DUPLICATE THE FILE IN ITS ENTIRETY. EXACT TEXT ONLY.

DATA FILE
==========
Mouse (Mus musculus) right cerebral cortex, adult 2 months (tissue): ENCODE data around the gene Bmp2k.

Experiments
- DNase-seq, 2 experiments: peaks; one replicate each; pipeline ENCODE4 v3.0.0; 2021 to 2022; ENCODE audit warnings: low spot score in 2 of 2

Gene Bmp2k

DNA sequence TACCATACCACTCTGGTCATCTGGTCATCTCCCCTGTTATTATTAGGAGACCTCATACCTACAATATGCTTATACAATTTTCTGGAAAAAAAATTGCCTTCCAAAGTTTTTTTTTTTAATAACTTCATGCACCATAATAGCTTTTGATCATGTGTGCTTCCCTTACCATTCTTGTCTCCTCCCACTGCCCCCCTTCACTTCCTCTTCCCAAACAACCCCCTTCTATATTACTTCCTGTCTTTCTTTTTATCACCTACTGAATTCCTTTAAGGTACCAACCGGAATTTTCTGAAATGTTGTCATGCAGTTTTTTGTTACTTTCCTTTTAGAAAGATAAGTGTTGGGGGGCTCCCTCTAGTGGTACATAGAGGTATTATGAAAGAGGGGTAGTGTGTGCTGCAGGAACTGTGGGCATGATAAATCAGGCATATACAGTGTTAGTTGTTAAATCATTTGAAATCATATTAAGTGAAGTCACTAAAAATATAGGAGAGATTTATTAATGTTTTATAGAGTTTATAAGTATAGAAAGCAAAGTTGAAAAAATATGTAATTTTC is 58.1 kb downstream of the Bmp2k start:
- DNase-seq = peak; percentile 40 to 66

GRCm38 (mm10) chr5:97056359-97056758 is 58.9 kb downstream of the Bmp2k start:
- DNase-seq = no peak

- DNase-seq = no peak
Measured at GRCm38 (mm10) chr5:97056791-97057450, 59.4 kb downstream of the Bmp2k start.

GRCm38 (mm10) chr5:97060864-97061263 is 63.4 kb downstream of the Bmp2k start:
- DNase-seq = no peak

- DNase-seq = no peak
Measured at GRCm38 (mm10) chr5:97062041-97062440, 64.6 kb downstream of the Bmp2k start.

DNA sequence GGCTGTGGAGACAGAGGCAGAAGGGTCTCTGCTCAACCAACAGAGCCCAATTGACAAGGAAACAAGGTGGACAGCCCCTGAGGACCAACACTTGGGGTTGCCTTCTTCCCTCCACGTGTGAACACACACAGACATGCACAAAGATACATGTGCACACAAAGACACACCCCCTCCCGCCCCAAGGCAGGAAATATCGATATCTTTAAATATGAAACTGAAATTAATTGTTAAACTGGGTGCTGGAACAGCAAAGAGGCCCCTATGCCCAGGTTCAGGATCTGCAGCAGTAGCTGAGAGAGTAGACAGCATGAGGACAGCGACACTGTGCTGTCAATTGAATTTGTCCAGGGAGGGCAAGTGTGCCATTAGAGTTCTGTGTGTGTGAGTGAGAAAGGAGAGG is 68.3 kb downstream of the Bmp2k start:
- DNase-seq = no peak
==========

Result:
Mouse (Mus musculus) right cerebral cortex, adult 2 months (tissue): ENCODE data around the gene Bmp2k.

Experiments
- DNase-seq, 2 experiments: peaks; one replicate each; pipeline ENCODE4 v3.0.0; 2021 to 2022; ENCODE audit warnings: low spot score in 2 of 2

Gene Bmp2k

DNA sequence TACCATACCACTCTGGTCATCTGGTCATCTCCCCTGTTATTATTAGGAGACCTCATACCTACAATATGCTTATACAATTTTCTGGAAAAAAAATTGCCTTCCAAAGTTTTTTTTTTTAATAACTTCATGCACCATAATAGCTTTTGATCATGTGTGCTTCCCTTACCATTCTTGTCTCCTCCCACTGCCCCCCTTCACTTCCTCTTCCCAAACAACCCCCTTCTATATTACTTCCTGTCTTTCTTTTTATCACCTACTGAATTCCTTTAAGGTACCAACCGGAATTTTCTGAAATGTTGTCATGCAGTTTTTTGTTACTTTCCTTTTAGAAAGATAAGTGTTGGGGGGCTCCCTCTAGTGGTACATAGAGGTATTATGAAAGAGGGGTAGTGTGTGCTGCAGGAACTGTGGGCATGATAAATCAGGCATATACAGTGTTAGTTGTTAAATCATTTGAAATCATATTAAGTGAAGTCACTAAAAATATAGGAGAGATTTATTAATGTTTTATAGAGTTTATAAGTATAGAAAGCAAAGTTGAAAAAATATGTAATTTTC is 58.1 kb downstream of the Bmp2k start:
- DNase-seq = peak; percentile 40 to 66

GRCm38 (mm10) chr5:97056359-97056758 is 58.9 kb downstream of the Bmp2k start:
- DNase-seq = no peak

- DNase-seq = no peak
Measured at GRCm38 (mm10) chr5:97056791-97057450, 59.4 kb downstream of the Bmp2k start.

GRCm38 (mm10) chr5:97060864-97061263 is 63.4 kb downstream of the Bmp2k start:
- DNase-seq = no peak

- DNase-seq = no peak
Measured at GRCm38 (mm10) chr5:97062041-97062440, 64.6 kb downstream of the Bmp2k start.

DNA sequence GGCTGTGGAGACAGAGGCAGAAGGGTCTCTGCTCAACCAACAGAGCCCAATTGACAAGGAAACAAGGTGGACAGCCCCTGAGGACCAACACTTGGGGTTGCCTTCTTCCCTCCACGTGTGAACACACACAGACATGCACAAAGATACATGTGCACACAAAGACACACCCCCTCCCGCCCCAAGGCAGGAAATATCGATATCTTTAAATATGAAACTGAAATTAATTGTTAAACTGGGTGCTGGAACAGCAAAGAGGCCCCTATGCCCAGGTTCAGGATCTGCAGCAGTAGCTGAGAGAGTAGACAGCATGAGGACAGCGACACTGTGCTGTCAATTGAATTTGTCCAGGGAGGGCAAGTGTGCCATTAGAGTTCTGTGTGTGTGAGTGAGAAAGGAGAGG is 68.3 kb downstream of the Bmp2k start:
- DNase-seq = no peak